Cass truckload pricing index rose 6.7 percent in November

Cass truckload pricing index rose 6.7 percent in November

Strong industrial production and unprecedented levels of port congestion translated to higher truckload linehaul rates in November, pushing the Cass Truckload Linehaul Index up 6.7 percent year-over-year. The Cass Intermodal Price Index rose 3.1 percent year-over-year.

The increase in the pricing indices for November follows a 4.2 percent year-over-year increase in the Cass Freight Index for the month. This year, the Cass shipment index hit its highest reading for November since the end of the recession in 2009.

West Coast port congestion contributed to higher truck freight and intermodal volumes in November, Rosalyn Wilson, senior business analyst with Parsons, said in her commentary on the November Cass Freight Index report.

“Not all shippers were able to avoid deliveries to West Coast ports in November and they are experiencing three-week — or longer — delays in receiving their goods,” Wilson said. She doesn’t expect West Coast port congestion to clear up before the end of the year.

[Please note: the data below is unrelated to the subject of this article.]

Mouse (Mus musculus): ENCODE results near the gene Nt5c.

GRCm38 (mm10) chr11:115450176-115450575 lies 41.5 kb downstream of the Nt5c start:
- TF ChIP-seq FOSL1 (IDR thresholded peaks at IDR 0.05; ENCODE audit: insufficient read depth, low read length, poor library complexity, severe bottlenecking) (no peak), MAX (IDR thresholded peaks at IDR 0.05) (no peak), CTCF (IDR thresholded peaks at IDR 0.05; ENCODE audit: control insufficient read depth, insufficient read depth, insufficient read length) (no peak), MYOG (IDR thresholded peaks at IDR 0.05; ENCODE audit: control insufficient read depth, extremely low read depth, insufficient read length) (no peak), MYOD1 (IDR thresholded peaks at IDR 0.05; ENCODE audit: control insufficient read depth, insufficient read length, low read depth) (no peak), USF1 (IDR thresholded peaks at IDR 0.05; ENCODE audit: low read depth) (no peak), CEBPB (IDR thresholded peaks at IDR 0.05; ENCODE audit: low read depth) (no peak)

That congestion and stronger U.S. freight demand boosted shipper spending — the Cass expenditures index was up 5 percent year-over-year last month — as surface transportation rates rose alongside demand. 

“Contract pricing has been accelerating of late after a drawn-out bid season,” Avondale Partners, which produces the index for Cass Information Systems, said in a statement. “We are not surprised to see our index continue to post mid-to-high single digit gains.”

Avondale Partners expects truckload rates to remain elevated through the fourth quarter, and said rates should rise 4 to 6 percent in 2015, “with the higher end looking increasingly likely.”

The increase in intermodal pricing slowed from 3.9 percent in October, largely because of lower fuel prices, Avondale Partners said. But the equity research firm said base intermodal pricing is increasing at a rate “that surpasses the lag due to decreasing fuel pricing.”

Contact William B. Cassidy at wcassidy@joc.com and follow him on Twitter: @wbcassidy_joc